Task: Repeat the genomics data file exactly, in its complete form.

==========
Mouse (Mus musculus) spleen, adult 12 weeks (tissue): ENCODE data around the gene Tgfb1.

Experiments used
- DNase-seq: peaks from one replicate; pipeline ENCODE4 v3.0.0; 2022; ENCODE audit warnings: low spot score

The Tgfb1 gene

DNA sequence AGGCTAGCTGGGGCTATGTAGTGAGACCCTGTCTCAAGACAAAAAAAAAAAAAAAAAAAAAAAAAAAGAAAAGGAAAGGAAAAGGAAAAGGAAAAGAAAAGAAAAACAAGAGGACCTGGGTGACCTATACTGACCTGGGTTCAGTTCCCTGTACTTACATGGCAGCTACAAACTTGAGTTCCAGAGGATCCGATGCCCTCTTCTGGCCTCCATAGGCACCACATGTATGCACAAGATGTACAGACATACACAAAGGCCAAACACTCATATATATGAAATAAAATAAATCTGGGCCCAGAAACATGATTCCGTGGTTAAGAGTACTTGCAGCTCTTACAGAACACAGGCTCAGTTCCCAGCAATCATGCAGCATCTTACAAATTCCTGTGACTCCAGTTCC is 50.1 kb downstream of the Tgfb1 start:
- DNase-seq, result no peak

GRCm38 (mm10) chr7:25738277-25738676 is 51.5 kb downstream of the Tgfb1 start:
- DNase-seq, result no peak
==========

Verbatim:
Mouse (Mus musculus) spleen, adult 12 weeks (tissue): ENCODE data around the gene Tgfb1.

Experiments used
- DNase-seq: peaks from one replicate; pipeline ENCODE4 v3.0.0; 2022; ENCODE audit warnings: low spot score

The Tgfb1 gene

DNA sequence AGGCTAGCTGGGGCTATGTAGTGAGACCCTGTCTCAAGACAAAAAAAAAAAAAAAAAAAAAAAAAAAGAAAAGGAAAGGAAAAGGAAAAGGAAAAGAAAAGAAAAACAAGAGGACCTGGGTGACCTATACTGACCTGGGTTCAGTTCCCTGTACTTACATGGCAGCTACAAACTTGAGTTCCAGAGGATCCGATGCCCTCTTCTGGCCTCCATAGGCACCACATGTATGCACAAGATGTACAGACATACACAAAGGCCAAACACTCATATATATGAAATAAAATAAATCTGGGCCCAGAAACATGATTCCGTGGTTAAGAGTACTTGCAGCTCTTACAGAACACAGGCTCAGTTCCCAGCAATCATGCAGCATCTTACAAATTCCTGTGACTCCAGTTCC is 50.1 kb downstream of the Tgfb1 start:
- DNase-seq, result no peak

GRCm38 (mm10) chr7:25738277-25738676 is 51.5 kb downstream of the Tgfb1 start:
- DNase-seq, result no peak